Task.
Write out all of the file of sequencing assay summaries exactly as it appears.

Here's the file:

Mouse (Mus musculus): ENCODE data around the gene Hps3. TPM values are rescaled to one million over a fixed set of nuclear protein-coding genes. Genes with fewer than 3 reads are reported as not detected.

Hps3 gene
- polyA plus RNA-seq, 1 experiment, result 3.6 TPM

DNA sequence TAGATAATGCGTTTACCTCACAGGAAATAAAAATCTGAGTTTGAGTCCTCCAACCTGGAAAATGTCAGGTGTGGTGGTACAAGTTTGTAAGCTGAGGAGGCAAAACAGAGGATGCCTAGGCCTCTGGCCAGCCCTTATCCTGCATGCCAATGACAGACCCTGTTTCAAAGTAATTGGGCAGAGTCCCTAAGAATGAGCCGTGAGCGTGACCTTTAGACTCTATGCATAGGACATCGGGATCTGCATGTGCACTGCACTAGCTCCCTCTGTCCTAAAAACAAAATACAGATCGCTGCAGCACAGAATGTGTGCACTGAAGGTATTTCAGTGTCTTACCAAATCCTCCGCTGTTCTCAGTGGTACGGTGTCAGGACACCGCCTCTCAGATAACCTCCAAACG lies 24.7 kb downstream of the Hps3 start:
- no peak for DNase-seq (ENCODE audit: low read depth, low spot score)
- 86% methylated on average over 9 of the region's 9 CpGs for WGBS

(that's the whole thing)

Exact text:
Mouse (Mus musculus): ENCODE data around the gene Hps3. TPM values are rescaled to one million over a fixed set of nuclear protein-coding genes. Genes with fewer than 3 reads are reported as not detected.

Hps3 gene
- polyA plus RNA-seq, 1 experiment, result 3.6 TPM

DNA sequence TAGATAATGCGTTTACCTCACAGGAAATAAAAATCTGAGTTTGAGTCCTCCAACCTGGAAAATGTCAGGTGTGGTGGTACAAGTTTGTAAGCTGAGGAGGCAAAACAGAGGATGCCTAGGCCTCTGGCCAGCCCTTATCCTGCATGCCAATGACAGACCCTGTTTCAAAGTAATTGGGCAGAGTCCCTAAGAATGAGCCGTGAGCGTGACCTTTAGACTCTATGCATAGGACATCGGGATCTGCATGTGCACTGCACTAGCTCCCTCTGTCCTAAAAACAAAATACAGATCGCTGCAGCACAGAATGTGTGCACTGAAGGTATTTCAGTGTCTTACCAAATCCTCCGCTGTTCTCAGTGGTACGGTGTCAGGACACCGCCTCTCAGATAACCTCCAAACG lies 24.7 kb downstream of the Hps3 start:
- no peak for DNase-seq (ENCODE audit: low read depth, low spot score)
- 86% methylated on average over 9 of the region's 9 CpGs for WGBS